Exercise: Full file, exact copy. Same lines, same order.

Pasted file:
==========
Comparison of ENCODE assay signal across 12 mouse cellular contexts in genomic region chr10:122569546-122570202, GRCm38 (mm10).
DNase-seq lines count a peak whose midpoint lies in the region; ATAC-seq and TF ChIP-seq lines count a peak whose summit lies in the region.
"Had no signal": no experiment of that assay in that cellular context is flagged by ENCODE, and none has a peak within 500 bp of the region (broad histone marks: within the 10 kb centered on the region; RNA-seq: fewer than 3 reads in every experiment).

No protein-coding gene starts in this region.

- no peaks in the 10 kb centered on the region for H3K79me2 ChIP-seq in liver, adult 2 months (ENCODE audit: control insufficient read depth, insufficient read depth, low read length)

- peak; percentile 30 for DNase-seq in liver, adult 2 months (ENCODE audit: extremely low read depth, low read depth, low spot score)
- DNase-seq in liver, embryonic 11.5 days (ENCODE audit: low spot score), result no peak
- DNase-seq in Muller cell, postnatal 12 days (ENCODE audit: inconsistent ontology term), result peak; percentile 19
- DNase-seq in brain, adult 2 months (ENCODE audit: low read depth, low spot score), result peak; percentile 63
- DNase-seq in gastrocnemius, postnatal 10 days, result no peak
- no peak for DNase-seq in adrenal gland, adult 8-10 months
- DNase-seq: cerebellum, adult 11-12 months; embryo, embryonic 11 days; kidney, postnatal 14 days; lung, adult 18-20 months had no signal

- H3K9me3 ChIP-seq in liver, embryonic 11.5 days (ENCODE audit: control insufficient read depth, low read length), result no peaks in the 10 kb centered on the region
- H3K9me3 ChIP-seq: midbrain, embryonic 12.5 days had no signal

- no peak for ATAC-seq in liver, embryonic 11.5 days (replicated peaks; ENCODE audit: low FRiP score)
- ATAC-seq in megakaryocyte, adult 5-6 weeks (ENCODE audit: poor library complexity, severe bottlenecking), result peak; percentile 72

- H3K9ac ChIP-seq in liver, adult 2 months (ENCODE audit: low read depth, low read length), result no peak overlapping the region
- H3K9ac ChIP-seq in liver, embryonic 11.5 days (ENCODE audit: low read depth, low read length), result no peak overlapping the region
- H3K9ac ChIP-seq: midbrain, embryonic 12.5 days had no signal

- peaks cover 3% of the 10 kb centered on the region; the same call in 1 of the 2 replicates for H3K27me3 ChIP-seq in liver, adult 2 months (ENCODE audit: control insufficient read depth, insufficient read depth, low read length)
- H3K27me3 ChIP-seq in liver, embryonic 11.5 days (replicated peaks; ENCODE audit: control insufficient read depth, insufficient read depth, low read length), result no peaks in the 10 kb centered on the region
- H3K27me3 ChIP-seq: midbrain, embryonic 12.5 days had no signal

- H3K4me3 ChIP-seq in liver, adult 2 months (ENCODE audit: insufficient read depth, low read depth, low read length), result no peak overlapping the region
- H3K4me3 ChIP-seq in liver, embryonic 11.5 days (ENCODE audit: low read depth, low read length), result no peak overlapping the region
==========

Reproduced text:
Comparison of ENCODE assay signal across 12 mouse cellular contexts in genomic region chr10:122569546-122570202, GRCm38 (mm10).
DNase-seq lines count a peak whose midpoint lies in the region; ATAC-seq and TF ChIP-seq lines count a peak whose summit lies in the region.
"Had no signal": no experiment of that assay in that cellular context is flagged by ENCODE, and none has a peak within 500 bp of the region (broad histone marks: within the 10 kb centered on the region; RNA-seq: fewer than 3 reads in every experiment).

No protein-coding gene starts in this region.

- no peaks in the 10 kb centered on the region for H3K79me2 ChIP-seq in liver, adult 2 months (ENCODE audit: control insufficient read depth, insufficient read depth, low read length)

- peak; percentile 30 for DNase-seq in liver, adult 2 months (ENCODE audit: extremely low read depth, low read depth, low spot score)
- DNase-seq in liver, embryonic 11.5 days (ENCODE audit: low spot score), result no peak
- DNase-seq in Muller cell, postnatal 12 days (ENCODE audit: inconsistent ontology term), result peak; percentile 19
- DNase-seq in brain, adult 2 months (ENCODE audit: low read depth, low spot score), result peak; percentile 63
- DNase-seq in gastrocnemius, postnatal 10 days, result no peak
- no peak for DNase-seq in adrenal gland, adult 8-10 months
- DNase-seq: cerebellum, adult 11-12 months; embryo, embryonic 11 days; kidney, postnatal 14 days; lung, adult 18-20 months had no signal

- H3K9me3 ChIP-seq in liver, embryonic 11.5 days (ENCODE audit: control insufficient read depth, low read length), result no peaks in the 10 kb centered on the region
- H3K9me3 ChIP-seq: midbrain, embryonic 12.5 days had no signal

- no peak for ATAC-seq in liver, embryonic 11.5 days (replicated peaks; ENCODE audit: low FRiP score)
- ATAC-seq in megakaryocyte, adult 5-6 weeks (ENCODE audit: poor library complexity, severe bottlenecking), result peak; percentile 72

- H3K9ac ChIP-seq in liver, adult 2 months (ENCODE audit: low read depth, low read length), result no peak overlapping the region
- H3K9ac ChIP-seq in liver, embryonic 11.5 days (ENCODE audit: low read depth, low read length), result no peak overlapping the region
- H3K9ac ChIP-seq: midbrain, embryonic 12.5 days had no signal

- peaks cover 3% of the 10 kb centered on the region; the same call in 1 of the 2 replicates for H3K27me3 ChIP-seq in liver, adult 2 months (ENCODE audit: control insufficient read depth, insufficient read depth, low read length)
- H3K27me3 ChIP-seq in liver, embryonic 11.5 days (replicated peaks; ENCODE audit: control insufficient read depth, insufficient read depth, low read length), result no peaks in the 10 kb centered on the region
- H3K27me3 ChIP-seq: midbrain, embryonic 12.5 days had no signal

- H3K4me3 ChIP-seq in liver, adult 2 months (ENCODE audit: insufficient read depth, low read depth, low read length), result no peak overlapping the region
- H3K4me3 ChIP-seq in liver, embryonic 11.5 days (ENCODE audit: low read depth, low read length), result no peak overlapping the region